EDUCATION • BY DARLENE REYES
President Barack Obama’s June 15 statement on immigration policy, not surprisingly, evoked mixed responses, but it has also caused some confusion for local residents who are closely following Maryland’s Dream Act.
Maryland’s highest court ruled on June 12 that voters would have the final say in November about Maryland’s Dream Act, which would allow undocumented immigrants to pay in-state tuition.
However, with Obama’s announcement that the federal government would no longer deport undocumented immigrants under the age of 30 who have graduated from high school, have served in the military or are attending school, Marylanders may wonder how it will affect the Maryland Dream Act.
Maryland’s Dream Act, unlike the national Dream Act, would not guarantee a pathway to citizenship. Its main purpose is to allow undocumented students to pay in-state tuition while attending college.
“We were excited by the news [of Obama’s announcement],” said Kristin Ford, communication director at Educating Maryland Kids. Ford believes that Obama’s policy complements the Maryland Dream Act and it makes for “an even stronger case to protect the Maryland Dream Act this November.”
With Obama’s policy, undocumented immigrants who qualify will also be able to apply for work permits. This will not change their citizenship status and is only a deferment of deportation.
The Maryland Dream Act requires that students meet several standards. For undocumented students to qualify, they would have to have graduated from a Maryland high school and have completed 60 credits at a Maryland community college. In addition, their parents would have to have paid taxes for the prior three years. Male students would need to sign up for selective service.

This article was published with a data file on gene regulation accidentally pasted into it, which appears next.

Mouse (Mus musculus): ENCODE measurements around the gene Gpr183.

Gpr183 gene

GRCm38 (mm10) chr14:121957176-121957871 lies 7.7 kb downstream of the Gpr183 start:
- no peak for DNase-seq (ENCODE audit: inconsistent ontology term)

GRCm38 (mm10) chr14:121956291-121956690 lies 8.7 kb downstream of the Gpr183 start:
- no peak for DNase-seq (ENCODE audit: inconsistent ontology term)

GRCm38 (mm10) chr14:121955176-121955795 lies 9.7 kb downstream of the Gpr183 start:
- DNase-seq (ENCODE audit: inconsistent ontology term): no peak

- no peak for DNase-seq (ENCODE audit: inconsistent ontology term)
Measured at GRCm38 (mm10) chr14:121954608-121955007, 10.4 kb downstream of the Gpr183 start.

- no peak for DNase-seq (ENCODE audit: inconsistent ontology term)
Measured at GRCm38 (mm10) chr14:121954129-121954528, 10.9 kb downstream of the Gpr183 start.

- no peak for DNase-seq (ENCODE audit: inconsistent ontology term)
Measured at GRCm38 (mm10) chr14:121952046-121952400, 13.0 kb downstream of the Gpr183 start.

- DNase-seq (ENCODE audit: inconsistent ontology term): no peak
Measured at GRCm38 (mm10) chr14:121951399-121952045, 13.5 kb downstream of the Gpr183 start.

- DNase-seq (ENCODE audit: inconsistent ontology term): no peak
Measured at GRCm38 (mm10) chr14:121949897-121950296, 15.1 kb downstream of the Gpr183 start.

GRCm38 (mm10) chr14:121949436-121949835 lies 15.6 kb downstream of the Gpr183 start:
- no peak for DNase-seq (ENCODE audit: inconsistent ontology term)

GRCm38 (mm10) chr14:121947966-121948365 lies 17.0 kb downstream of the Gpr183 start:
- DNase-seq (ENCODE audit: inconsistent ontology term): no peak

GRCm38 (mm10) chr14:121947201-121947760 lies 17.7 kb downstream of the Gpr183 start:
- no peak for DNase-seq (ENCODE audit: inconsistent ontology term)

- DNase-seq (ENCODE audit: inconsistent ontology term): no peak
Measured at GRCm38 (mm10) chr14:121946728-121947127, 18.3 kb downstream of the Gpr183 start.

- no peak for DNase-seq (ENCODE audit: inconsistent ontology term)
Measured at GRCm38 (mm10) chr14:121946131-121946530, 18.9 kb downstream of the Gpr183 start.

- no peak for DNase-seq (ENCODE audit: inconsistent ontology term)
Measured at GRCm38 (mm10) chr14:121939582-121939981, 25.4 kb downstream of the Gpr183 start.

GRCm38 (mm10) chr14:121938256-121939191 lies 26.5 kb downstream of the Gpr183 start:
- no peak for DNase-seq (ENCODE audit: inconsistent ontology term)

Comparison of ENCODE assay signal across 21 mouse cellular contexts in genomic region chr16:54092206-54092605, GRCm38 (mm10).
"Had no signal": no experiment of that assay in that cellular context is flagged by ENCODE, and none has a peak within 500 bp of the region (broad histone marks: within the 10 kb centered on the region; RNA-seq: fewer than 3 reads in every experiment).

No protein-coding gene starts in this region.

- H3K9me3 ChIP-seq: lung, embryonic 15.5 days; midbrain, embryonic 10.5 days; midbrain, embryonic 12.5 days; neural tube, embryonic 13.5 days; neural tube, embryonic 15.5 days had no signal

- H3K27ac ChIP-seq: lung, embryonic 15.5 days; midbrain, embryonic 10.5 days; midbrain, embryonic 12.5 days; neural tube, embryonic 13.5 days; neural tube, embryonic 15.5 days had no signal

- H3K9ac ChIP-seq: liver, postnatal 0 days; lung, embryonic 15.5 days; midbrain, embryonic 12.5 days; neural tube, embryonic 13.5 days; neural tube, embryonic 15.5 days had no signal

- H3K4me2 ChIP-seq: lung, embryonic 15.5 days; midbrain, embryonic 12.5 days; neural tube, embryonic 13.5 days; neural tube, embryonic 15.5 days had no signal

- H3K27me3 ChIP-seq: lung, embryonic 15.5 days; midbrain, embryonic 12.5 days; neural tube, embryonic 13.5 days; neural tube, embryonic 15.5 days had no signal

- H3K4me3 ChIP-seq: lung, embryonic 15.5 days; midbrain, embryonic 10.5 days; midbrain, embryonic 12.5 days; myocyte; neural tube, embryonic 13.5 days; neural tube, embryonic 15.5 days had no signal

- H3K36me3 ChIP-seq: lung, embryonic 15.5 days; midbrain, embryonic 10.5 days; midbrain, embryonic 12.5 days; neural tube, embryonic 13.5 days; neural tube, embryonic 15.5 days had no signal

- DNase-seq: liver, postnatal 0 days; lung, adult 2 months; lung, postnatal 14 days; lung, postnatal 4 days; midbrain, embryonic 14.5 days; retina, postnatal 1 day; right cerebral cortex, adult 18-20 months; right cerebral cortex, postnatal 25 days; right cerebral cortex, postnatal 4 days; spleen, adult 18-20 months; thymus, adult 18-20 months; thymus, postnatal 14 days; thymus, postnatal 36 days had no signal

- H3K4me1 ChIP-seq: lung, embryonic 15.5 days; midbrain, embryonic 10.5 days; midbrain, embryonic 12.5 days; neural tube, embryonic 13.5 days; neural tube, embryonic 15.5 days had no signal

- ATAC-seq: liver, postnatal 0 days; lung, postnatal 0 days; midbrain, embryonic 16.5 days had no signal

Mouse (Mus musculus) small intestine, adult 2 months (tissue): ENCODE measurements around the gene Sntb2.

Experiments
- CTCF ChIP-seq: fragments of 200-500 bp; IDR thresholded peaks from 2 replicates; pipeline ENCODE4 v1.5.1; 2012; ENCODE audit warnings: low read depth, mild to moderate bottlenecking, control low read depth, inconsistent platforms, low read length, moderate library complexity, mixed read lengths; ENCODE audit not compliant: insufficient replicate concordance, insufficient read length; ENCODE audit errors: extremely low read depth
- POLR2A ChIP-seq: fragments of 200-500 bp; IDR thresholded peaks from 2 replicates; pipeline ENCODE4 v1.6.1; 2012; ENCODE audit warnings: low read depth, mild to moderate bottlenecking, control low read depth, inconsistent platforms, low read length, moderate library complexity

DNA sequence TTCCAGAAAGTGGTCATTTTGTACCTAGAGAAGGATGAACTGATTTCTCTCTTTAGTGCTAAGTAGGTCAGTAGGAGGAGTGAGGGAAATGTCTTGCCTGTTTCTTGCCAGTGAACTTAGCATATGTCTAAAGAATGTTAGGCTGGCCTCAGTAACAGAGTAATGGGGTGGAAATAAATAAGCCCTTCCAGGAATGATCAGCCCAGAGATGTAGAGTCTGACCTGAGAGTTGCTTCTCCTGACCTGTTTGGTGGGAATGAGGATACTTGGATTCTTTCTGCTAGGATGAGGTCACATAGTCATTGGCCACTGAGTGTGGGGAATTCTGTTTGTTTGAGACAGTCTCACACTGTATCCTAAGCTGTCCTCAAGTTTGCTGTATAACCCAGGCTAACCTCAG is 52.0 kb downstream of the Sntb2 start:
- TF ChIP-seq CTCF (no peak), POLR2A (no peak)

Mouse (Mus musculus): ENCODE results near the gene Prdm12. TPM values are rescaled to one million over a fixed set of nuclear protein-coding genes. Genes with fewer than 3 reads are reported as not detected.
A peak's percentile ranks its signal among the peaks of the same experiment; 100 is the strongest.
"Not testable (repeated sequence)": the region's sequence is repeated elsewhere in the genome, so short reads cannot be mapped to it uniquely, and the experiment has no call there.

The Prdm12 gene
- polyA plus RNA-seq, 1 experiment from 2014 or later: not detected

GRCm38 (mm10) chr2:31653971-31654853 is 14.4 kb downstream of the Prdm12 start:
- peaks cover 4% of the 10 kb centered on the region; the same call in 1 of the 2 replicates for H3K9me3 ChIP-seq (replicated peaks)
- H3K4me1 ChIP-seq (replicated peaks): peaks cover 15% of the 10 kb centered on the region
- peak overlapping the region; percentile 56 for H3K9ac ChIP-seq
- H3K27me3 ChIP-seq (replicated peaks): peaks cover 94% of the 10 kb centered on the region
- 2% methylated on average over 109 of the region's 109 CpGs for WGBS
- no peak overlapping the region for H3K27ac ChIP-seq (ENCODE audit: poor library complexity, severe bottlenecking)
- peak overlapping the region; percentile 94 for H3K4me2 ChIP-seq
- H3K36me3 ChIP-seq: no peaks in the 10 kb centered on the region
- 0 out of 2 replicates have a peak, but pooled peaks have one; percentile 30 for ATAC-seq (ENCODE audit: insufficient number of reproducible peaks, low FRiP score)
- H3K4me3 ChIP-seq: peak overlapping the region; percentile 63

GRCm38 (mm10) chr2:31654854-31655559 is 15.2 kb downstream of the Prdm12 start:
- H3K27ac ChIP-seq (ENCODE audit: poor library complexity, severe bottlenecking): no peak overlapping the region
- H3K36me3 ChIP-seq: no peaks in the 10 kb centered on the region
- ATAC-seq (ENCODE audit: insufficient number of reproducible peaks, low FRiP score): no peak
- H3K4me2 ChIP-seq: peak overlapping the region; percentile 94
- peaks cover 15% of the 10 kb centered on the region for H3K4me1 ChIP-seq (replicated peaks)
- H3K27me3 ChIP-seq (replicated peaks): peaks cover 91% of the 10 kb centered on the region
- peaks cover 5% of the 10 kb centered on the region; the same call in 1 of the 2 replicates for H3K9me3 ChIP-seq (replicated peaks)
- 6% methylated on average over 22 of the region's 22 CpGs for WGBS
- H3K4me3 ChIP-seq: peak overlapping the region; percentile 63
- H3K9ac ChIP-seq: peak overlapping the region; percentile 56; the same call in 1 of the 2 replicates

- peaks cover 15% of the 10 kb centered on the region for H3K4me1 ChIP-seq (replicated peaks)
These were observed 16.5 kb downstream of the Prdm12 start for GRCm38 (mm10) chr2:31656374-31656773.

“I was very happy that Obama made the announcement,” said Yves Gomes, who had applied for deferred action in 2010 and was facing deportation at the end of this summer. Gomes earned his associate degree in biology and chemistry from Montgomery College and is waiting to hear from the University of Maryland in College Park.
Gomes would qualify for Obama’s new immigration policy, as he is under 30 and has lived in the United States since he was one-and-a-half years old. However, until Maryland’s Dream Act is passed, he will have to pay out-of-state tuition. At the University of Maryland, out-of-state tuition is $26,026, compared to the in-state tuition cost of $8,655.
Educating Maryland Kids, Casa de Maryland and other organizations that favor the Maryland Dream Act are focusing on educating Maryland residents about the legislation prior to the November referendum.
Help Save Maryland, an organization opposing the Maryland Dream Act, has already started its campaign to convince voters to oppose the potential law. According to Ford, one of Help Save Maryland’s main arguments against the bill is that it will increase competition for Maryland residents’ children.
However, the bill states that those who qualify will have to attend and earn 60 credits at a community college, and most tend to have rolling admissions so competition is not likely. Once the qualifying undocumented immigrants finish their 60 credits, they will be judged on their academic merit to get into a Maryland university, just as any Maryland resident. The only difference is that those undocumented immigrants will be considered as out-of-state students but will pay in-state tuition, according to Ford.
Help Save Maryland has also stated that it is difficult to know whether undocumented immigrants pay taxes and that they are not allowed to sign up for selective services. Ford refutes both of these claims.
“The IRS doesn’t care about your immigration status, they just want your money,” said Ford. The IRS allows people to use a taxpayer identification number if they do not have a Social Security number. And, the Selective Services have been known to allow undocumented males to sign up in order to obtain their Green Card, thus the idea of “Green Card Soldiers”.
The fate of DREAMers, those who qualify for the Maryland and national Dream Act, rests in the hands of Maryland voters on November 6.
- Md. high court clears Dream Act for ballot (Washington Post, June 13, 2012)
- Advocates and opponents of in-state tuition bill gearing up for November (TPSS Voice, February 21, 2012)